Meat pie Western

Meat pie Western, also known as Australian Western or kangaroo Western, is a broad genre of Western-style films or TV series set in the Australian outback or "the bush". Films about bushrangers (sometimes called bushranger films) are included in this genre. Some films categorised as meat-pie or Australian Westerns also fulfil the criteria for other genres, such as drama, revisionist Western, crime or thriller.

The term "meat pie Western" is a play on the term Spaghetti Western, used for Italian-made Westerns, relating in both cases to foods are regarded as national dishes.

History

Terminology

The term "kangaroo Western" is used in an article about The Man from Snowy River (1982) in that year,[1] and Stuart Cunningham refers to Charles Chauvel’s Greenhide (1926) as a “kangaroo Western” in 1989.[2][3]

Grayson Cooke attributes the first use of the term "meat-pie Western" to Eric Reade in his History and Heartburn (1979),[4] referring to Russell Hagg's Raw Deal (1977).[2] This term is again used in 1981 in an Australian Women's Weekly column by John-Michael Howson (about a film planned to be made in Australia by James Komack, but apparently never made). Howson compares the term to the "Spaghetti Western".[5] Historian Troy Lennon (2018) says that meat pie Westerns have been around for more than a century.[6]

Pike and Cooper (1998) say that the category is important to differentiate more Americanised films from those with an historical basis, such as those about bushrangers, which are also sometimes called "bushranger films".[7]

Cooke (2014) posits that the Australian Western genre never developed a "classic" or mature phase. He lists the following as broad categories: "the early bushranger and bush adventure films; Westerns shot in Australia by foreign production studios; contemporary re-makes of bushranger films; and contemporary revisionist Westerns, noting that most fall into the bushranger category (with only The Tracker and The Proposition falling into the latter category at that time). Other recent films, such as Ivan Sen's Mystery Road (2013), a crime film, also uses some of the Western themes.[2]

Emma Hamilton, of the University of Newcastle, refers to the Australian Western, kangaroo Western and meat-pie Western as alternative terms, in her exploration of the development of the Western genre in Australia comparing film representations of Ned Kelly. She refers to the work of Cooke and other writers, paraphrasing Peter Limbrick's view that the Western is basically "about societies making sense of imperial-colonial relationships", and considers the parallels between American and Australian histories. Hamilton lists a number of films which can be termed Australian Westerns by virtue of being set in Australia but maintaining elements of American Western conventions. The list includes, amongst many others, Robbery Under Arms (1920), Captain Fury (1939), Eureka Stockade (1949) and The Shiralee (1957).[8]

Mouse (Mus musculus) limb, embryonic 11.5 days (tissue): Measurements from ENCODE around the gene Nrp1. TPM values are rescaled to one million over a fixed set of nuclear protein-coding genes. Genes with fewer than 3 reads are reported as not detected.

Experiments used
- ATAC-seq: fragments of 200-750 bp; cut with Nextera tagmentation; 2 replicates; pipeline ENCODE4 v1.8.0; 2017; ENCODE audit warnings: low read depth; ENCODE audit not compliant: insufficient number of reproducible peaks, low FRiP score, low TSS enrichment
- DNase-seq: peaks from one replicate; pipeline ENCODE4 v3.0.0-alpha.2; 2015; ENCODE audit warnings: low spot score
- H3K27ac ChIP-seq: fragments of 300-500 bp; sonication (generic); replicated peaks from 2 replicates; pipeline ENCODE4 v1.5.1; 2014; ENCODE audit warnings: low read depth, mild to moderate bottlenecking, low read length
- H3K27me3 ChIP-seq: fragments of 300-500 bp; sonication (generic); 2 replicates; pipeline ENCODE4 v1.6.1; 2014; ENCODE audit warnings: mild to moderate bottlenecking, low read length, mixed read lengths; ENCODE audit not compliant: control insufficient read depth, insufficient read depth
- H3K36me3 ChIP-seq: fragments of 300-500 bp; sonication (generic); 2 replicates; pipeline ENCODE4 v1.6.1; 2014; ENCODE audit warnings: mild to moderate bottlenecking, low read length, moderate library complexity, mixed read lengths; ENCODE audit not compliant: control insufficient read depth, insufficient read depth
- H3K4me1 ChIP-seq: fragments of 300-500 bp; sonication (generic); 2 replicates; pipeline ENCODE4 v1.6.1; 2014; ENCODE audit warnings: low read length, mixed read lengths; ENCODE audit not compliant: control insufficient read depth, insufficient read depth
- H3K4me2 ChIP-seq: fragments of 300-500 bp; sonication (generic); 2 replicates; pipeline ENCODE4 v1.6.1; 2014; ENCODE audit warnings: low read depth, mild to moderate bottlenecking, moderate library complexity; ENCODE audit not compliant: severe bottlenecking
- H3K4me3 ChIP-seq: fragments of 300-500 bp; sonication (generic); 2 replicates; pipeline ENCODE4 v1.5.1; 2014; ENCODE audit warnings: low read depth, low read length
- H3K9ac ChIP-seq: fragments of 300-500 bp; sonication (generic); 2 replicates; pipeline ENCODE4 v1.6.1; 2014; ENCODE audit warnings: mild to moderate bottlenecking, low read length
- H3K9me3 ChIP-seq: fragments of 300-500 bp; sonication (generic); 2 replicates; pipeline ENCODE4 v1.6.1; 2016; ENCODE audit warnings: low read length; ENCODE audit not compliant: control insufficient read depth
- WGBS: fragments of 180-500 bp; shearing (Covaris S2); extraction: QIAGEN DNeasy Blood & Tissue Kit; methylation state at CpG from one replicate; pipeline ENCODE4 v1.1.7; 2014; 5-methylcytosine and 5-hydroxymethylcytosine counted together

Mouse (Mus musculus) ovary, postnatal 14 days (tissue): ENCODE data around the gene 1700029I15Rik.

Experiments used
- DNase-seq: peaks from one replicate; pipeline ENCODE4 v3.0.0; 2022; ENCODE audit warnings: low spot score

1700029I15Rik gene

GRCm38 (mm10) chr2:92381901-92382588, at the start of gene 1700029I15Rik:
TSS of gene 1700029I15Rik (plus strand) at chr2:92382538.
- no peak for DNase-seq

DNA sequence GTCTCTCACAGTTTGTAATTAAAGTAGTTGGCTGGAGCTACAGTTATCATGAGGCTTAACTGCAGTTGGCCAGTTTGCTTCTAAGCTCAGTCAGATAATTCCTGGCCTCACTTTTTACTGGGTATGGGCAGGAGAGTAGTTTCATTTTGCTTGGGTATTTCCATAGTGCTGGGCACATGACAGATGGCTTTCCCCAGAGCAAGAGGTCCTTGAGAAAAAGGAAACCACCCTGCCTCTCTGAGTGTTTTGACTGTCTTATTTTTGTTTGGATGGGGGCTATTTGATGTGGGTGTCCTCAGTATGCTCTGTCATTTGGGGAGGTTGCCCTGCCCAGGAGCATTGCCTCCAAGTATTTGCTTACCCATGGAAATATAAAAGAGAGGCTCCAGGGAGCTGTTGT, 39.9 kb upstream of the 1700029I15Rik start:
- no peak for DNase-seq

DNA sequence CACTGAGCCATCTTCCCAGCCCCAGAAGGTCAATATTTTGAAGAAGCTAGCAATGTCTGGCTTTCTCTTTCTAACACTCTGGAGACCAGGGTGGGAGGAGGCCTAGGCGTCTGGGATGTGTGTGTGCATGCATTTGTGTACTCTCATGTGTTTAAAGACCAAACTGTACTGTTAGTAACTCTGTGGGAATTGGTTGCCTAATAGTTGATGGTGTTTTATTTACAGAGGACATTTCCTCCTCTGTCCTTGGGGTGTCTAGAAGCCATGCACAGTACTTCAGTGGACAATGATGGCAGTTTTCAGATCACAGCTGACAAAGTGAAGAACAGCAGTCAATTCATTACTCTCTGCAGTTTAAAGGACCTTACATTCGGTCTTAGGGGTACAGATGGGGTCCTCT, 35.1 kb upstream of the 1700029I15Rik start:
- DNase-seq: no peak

Films

The Story of the Kelly Gang (1906) could be said to be the first in the genre (and possibly the world's first feature film[8]), with "good guys, bad guys, gunfights [and] horseback chases". In 1911 and 1912, the state governments of South Australia, New South Wales and Victoria all banned depictions of bushrangers in films, which lasted for about 30 years and at first had a significantly deleterious effect on the Australian film industry.[8][6][2]

Films in the Western genre continued to be made through the rest of the 20th century, many with Hollywood collaboration (such as Rangle River in 1936), and some British (such as the Ealing Studios' The Overlanders in 1946).[6] Ned Kelly (1970) and The Man from Snowy River (1982) were the most notable examples of the genre in the second half of the century.[6][8]

Some films in the genre, such as Red Hill, The Proposition, and Sweet Country, re-examine the underbelly of colonisation and expose racism in early Australian history,[9][10] with the latter two of these being successful with both critics and box-office.[6]

Examples

See also

References

  1. ^ "Ride the high country". Filmnews (Sydney, NSW : 1975-1995). Sydney, NSW: National Library of Australia. 1 September 1982. p. 8. Retrieved 24 December 2015.
  2. ^ a b c d Cooke, Grayson (2014). "Whither the Australian Western? Performing genre and the archive in outback and beyond" (pdf). Transformations: Journal of Media and Culture (24): 3. ISSN 1444-3775. Retrieved 23 May 2019.
  3. ^ Note: This refers to a citation in Peter Limbrick's Making Settler Cinemas: Film and Colonial Encounters in the United States, Australia, and New Zealand (2010), which in turn refers to an article by Stuart Cunningham entitled "The decades of survival: Australian film 1930-1970", in The Australian Screen (ed. Albert Moran and Tom o'Regan, 1989), as per this citation.
  4. ^ Eric Reade, History and heartburn: the saga of Australian film, 1896-1978, Fairleigh Dickinson Univ Press, 1979 p 294
  5. ^ Howson, John-Michael (November 4, 1981). "Hollywood". The Australian Women's Weekly. p. 157. Retrieved 24 May 2019.
  6. ^ a b c d e Lennon, Troy (21January 2018). "Australian 'meat pie' westerns have been around for more than a century". Daily Telegraph. Daily Telegraph. Retrieved 21 May 2019.
  7. ^ Andrew Pike and Ross Cooper, Australian Film 1900–1977: A Guide to Feature Film Production, Melbourne: Oxford University Press, 1998, p 310, ISBN 0195507843 (First ed. 1980)
  8. ^ a b c d Hamilton, Emma (2017). "Such Is Western: An Overview of the Australian Western via Ned Kelly Films". Contemporary Transnational Westerns: Themes and Variations. Studia Filmoznawcze ("Film Studies") (38): 31–44. doi:10.19195/0860-116X.38.3. ISSN 0860-116X. Retrieved 24 May 2019.
  9. ^ "10 Film Genres You Never Knew Existed: 5. Meat Pie & Bushranger Western". Retrieved 21 May 2019.
  10. ^ Hillis, Eric (22 March 2018). "Review: "Sweet Country"". New Jersey Stage. Retrieved 22 May 2019.
Meat pie (Australia and New Zealand)

An Australian or New Zealand meat pie is a hand-sized meat pie containing diced or minced meat and gravy, sometimes with onion, mushrooms, or cheese and often consumed as a takeaway food snack.